“Do you know the door task?” Evelien enthusiastically asks, busily gesticulating. This is how she introduces new film students to her field. “Doors consist of various layers of sound. They are wooden, metal, open quietly or slam shut violently. The scene’s intentions are also important. Is someone angry or sad?”
Female Gaze: Evelien van der Molen
The blonde bombshell, the femme fatale, sirens of the silver screen. For 125 years, we have seen women on the cinema screen, but they were seldom in control behind the scenes. Luckily, things are finally changing. In this series of interviews, inspiring female filmmakers talk about their own work on the basis of film excerpts from other women’s films. During the ninth interview in the Female Gaze series, Evelien van der Molen talks about her field, sound design, on the basis of the Oscar-winning The Power of the Dog (Jane Campion, 2021) with sound effects editor and re-recording mixer Tara Webb.
By Gina Miroula11 July 2022
Evelien van der Molen is from a family of bakers. “My mother worked behind the counter, my father baked croissants, bread and cakes. Manual labour: true workers.” Inspired by her father, she started playing guitar. “Many sound designers have an affinity with music, often also playing an instrument. The ear has been stimulated. It knows how to listen in layers.”
Initially, Evelien wanted to be a camerawoman. For Floortje Dessing [Dutch celebrity with a travel programme]. Why? After secondary school, she travelled a lot so it seemed like a logical ambition to her mother. “At the Dutch Film Academy’s open day, staff recommended first completing the preparatory course at Open Studio. “During the lessons, whilst studying a battle scene, I discovered that sound is much more my thing. I entered my final project as my application film to the Filmacademie and was accepted.”
Since graduating in 2009, Evelien has been beavering away. She has worked on various feature films including Captain Nova and GOUD, series such as De regels van Floor and Zenith as well as the documentaries Maalstroom, Klassen and Schuldig.
You picked The Power of the Dog. What is it about this film that intrigues you?
“In this western come psychological drama, the sound design has been very intelligently utilised in combination with the soundtrack. The tension is strongly expressed by the sound. It’s the presence of the sound in the room versus the surroundings; the desert outside.”
The Power of the Dog is set in 1925 in rural Montana. It is the tale of two brothers: Phil (Benedict Cumberbatch) and George Burbank (Jesse Plemons) who run the family cattle farm together. When George marries the widow Rose (Kirsten Dunst) a rivalry develops between the two men.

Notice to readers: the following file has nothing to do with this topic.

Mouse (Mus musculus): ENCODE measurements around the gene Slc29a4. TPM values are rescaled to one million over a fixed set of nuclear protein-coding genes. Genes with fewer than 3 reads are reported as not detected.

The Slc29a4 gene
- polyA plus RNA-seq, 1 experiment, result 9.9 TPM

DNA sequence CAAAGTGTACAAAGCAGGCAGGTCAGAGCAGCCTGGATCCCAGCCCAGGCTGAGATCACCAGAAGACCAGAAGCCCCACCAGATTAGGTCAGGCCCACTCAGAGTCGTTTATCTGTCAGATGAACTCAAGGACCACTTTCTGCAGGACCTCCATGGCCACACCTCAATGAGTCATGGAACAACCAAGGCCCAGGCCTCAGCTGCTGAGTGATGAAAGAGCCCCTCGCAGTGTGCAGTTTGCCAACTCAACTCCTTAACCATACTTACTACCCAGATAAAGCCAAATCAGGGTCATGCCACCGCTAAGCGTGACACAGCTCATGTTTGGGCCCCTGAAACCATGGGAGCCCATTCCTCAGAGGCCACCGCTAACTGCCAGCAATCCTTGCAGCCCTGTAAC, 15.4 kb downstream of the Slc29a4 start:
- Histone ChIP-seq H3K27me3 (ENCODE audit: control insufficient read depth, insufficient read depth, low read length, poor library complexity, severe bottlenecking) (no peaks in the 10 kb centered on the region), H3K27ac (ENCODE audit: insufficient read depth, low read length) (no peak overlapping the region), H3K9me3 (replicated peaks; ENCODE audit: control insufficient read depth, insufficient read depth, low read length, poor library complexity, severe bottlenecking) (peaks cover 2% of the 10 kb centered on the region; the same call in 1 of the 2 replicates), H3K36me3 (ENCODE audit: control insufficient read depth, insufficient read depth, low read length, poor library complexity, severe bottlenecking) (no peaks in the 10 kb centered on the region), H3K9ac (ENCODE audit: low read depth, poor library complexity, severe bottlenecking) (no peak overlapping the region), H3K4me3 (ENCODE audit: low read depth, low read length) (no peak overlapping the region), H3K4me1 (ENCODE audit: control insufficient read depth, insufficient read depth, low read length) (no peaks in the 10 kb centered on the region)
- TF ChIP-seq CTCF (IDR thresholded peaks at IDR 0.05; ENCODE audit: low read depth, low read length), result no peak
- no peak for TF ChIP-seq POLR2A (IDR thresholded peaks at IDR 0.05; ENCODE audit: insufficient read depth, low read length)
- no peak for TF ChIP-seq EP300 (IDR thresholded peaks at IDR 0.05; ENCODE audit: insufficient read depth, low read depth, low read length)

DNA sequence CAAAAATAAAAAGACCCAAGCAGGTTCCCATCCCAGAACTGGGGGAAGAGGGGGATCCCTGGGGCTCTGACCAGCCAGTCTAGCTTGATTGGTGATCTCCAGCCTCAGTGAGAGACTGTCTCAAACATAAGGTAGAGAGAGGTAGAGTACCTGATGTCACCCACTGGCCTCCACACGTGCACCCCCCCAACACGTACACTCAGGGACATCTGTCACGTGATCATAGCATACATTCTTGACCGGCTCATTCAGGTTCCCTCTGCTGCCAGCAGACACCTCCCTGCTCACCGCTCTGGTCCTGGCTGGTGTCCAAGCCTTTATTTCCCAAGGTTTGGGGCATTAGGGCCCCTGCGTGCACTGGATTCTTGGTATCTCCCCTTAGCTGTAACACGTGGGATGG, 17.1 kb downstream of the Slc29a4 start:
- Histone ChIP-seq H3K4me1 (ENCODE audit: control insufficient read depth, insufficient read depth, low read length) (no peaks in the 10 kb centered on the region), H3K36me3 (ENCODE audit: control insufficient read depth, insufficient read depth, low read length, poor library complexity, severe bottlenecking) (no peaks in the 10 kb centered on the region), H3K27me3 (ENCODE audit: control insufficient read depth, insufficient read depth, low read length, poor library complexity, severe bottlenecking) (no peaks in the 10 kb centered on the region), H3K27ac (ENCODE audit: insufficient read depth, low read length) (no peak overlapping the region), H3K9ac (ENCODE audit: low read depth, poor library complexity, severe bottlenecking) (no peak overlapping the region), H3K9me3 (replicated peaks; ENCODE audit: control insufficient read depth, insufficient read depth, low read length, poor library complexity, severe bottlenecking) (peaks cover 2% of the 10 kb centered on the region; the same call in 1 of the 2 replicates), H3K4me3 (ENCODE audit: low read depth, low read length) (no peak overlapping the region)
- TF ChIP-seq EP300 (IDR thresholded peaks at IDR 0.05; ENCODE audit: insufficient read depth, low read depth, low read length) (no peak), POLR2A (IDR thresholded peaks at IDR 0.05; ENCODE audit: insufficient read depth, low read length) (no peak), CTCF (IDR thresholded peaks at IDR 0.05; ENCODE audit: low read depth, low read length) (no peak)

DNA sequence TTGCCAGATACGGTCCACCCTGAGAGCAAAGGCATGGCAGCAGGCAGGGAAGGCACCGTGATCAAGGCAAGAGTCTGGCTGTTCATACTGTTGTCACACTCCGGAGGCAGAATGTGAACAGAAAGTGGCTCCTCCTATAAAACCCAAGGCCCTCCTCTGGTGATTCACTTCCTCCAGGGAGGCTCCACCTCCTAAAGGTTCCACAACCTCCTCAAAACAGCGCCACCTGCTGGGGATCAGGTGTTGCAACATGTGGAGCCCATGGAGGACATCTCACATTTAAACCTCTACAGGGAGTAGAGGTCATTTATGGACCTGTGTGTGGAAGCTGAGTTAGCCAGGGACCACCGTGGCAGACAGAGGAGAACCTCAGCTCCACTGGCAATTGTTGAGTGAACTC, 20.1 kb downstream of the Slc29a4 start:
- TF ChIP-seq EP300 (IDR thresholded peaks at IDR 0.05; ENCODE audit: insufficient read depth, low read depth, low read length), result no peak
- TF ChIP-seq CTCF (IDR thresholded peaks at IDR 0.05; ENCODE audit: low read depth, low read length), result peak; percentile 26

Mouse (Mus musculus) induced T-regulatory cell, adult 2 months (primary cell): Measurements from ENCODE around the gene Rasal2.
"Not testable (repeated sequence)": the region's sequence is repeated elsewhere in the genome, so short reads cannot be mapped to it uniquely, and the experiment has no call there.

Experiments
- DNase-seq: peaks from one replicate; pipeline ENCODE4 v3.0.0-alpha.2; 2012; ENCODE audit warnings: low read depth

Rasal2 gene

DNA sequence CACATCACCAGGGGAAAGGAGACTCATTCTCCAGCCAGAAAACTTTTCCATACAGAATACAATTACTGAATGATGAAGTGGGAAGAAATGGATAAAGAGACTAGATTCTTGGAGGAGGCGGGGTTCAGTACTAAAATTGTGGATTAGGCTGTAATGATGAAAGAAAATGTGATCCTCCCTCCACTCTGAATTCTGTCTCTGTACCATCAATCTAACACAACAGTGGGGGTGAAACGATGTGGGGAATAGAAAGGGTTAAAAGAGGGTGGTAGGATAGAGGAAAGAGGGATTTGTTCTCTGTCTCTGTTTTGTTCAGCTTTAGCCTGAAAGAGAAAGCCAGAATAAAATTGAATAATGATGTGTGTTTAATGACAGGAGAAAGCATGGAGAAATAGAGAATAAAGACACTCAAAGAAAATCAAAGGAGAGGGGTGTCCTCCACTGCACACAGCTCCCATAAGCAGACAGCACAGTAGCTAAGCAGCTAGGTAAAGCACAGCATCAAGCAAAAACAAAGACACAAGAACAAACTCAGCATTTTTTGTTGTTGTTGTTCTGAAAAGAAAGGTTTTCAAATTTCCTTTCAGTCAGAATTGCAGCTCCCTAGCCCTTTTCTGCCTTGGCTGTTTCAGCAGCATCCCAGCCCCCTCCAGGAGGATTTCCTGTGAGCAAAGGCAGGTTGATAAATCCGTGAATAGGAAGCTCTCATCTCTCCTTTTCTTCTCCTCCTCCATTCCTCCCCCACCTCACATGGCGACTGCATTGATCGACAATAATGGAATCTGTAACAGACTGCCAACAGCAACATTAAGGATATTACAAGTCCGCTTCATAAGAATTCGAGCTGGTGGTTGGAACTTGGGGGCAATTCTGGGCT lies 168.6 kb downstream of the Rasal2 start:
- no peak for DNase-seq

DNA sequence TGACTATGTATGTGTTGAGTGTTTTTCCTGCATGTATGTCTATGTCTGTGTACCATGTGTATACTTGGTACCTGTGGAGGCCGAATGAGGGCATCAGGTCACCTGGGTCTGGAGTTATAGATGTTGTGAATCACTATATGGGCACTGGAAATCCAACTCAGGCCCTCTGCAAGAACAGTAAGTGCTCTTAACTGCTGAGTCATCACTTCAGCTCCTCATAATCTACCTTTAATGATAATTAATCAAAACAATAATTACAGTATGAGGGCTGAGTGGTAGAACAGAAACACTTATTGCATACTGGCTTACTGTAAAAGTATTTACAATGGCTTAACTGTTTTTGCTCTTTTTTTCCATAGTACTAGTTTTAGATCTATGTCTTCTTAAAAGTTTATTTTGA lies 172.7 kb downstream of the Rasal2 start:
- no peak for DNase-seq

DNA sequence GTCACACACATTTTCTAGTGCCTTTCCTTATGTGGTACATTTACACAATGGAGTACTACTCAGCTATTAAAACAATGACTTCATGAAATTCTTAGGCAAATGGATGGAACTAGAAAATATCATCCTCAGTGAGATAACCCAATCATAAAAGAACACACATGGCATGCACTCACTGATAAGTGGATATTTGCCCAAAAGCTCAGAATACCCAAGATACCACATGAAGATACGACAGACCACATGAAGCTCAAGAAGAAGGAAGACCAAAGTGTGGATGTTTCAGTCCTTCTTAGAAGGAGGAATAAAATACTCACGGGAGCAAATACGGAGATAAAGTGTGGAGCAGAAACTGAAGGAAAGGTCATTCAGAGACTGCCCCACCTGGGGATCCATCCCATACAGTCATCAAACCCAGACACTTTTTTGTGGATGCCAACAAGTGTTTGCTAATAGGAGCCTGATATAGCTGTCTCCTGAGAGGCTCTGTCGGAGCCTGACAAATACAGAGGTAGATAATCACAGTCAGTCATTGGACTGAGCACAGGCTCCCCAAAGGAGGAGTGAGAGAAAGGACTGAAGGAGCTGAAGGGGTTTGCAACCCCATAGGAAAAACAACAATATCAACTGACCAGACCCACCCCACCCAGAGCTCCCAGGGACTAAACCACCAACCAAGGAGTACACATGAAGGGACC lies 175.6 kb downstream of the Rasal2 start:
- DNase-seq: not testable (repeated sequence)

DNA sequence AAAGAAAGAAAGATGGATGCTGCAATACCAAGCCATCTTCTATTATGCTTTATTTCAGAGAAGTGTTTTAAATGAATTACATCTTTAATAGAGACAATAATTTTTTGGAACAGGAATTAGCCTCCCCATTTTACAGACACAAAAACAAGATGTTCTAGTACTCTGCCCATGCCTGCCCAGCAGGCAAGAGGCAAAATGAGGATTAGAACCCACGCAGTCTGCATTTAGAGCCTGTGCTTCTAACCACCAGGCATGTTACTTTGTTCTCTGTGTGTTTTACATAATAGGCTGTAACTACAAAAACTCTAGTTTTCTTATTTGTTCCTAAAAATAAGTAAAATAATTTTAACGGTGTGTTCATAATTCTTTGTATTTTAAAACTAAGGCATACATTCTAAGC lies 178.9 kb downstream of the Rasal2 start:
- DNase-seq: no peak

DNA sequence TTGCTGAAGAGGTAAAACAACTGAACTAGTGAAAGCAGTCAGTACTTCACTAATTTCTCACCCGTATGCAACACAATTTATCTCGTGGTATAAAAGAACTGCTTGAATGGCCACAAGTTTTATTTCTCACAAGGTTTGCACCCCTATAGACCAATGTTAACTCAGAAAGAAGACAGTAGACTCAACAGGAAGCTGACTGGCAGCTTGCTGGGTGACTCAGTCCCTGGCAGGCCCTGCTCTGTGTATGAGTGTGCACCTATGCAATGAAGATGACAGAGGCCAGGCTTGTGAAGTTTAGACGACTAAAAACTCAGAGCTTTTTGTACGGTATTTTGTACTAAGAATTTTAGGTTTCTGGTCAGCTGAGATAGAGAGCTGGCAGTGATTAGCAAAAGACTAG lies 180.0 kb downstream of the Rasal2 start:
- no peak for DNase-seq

“In a key scene, the audience sees Rose at the piano in a period villa. The audience hears the icy wind in the cold house, the creaking doors and Phil’s footsteps that lend character to the hollow emptiness of Rose’s life. Everything is soaked in misery and loneliness. Both leads are embroiled in a nasty psychological game. The way Rose performs this nerve-wracking song is a strong indicator of her character: neurotic, unhappy, nervous. As Phil walks, his cowboy boots make this archetypal tinkling sound which is pretty intimidating.” The scene was clearly written into the script and, in Evelien’s opinion, gives the film added value.
“You can see that plenty of thought was given to how to typify a character using sound. How Phil walks, and how loud that sounds in comparison to Rose. He subsequently denigrates her by supposedly playing ‘better’ and louder than her piano with his banjo. The director has created great interplay between image and sound; it’s obvious this was a conscious decision. I hope to be able to do more in my own projects.”
What fascinates you about the profession of sound designer?
“I do well with directors’ ideas and it’s easy for me to engage with the latter. Tell me a plan and I am immediately on board. I love copying, pasting and playing. Sometimes I compare my profession to crafts class at primary school. Cobbling something together, constructing a world that hasn’t existed yet. Adding elements – sound in particular – enables you to make viewers feel something. Everyone on set is always focused on the camera, the monitor. What’s being shown is clear. Sound enters your ears, stimulates your senses. It truly affects your emotions.”
How do you tackle the sound design for a new project?
“I prefer to work with a team, never alone. My colleague focuses on the dialogue: the sync editing. I do the effects: the bomb exploding, the surging sea, a door slamming shut, a car driving by. Another works on the film’s atmospheres: birdsong, wind, crickets, a houseboat creaking or waves slapping against it.
“In a large warehouse with hundreds of accessories, a foley artist emulates every sound: each footstep, clothing movement, clapping, fingers snapping, the spoon in the teacup. This is then edited by the person syncing everything with the original material. The ADR recordist [Additional Dialogue Replacement] re-records the voices in the event of substantive errors on the film set i.e. when faulty transmitters cause technical issues or the background music was too loud. I then get all these tracks and this gives me almost endless opportunities. Sometimes I spend two days on three minutes of sound.”
Evelien trained to listen repetitively; to endlessly re-watch. “I often know every frame. The trick is to zoom out and look at the bigger picture: what is the story trying to say and how can sound help with that? The tendency is to zoom in on a single scene or minute. Because I bring my full focus to bear on my work, I regularly have to take a step back. Quite literally in fact: I sometimes have to get up and move away from the screen.”
Can you expand on a film you have recently done sound design for?